In Australia, our unique climate tends to affect every aspect of our lives, so it simply makes sense to develop our homes to work in harmony with the conditions around us. Incorporating passive solar design principles into new home designs to take advantage of sunlight and airstream patterns can minimise the energy and cost required to heat and cool the home, and ensure year-round comfort for the home’s occupants. In planning for passive solar design from the very initial stages of your project, the construction process can be kept within budget and delivered on time without the added cost and stress of avoidable variations.

  1. Home Orientation
    Orientation is perhaps the most important factor of a passive solar home design. If living spaces face towards the north then winter sunlight can stream through the windows and warm up northern walls, keeping the home at a comfortable level with lower costs. In summer, the correct orientation will restrict the amount of heat passing into the home.
  2. Insulation
    Quality insulation can significantly decrease the energy and cost required to keep a home cool in warmer months and warm in cooler months. High-density wall and roof insulation is often well worth the extra expense. Insulation also has the added benefit of improving acoustic properties within the house.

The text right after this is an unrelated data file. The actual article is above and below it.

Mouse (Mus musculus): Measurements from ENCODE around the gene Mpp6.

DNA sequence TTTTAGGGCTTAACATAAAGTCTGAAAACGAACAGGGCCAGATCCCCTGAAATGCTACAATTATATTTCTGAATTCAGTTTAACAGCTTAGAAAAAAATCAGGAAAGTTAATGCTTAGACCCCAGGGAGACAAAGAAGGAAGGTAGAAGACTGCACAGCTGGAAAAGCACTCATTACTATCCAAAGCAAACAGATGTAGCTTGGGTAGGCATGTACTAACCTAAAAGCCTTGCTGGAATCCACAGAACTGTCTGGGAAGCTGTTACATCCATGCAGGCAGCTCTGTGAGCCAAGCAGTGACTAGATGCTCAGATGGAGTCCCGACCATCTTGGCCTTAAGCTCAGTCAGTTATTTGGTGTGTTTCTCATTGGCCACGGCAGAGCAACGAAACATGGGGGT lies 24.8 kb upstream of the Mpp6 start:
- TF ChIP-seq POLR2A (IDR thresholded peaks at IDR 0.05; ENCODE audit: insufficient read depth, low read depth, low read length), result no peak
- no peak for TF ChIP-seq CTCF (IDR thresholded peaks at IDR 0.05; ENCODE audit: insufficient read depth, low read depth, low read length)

3. Ventilation
    Good ventilation is key to capturing cooling breezes and directing heat out of the home in summer. Consider how the installation of whirlybirds and other ventilation systems can help to cool the home for very little cost and accommodate these in-home plans from early on.
  4. Creating Shade
    Passive solar design centres around capturing or blocking the warmth of the sun at the right times throughout the year and shade plays a vital part in this. Eaves, patios and awnings all assist in minimising heat from reaching the inside of the home during summer, and if angled correctly will not block the winter sun from reaching living spaces. Sail shades and café blinds can help to keep outside areas cool.
  5. Landscaping
    Nature provides the ideal conditions to cool down a home – think filtered light and energy-absorbing leaves. Well-positioned vines, grasses and shrubs can help to reduce the thermal absorbency of large expanses of walls. Deciduous plants are ideal in climates that are cooler in winter as the leaves will protect the property in summer then drop when the temperature does, allowing winter sunlight to reach the home.

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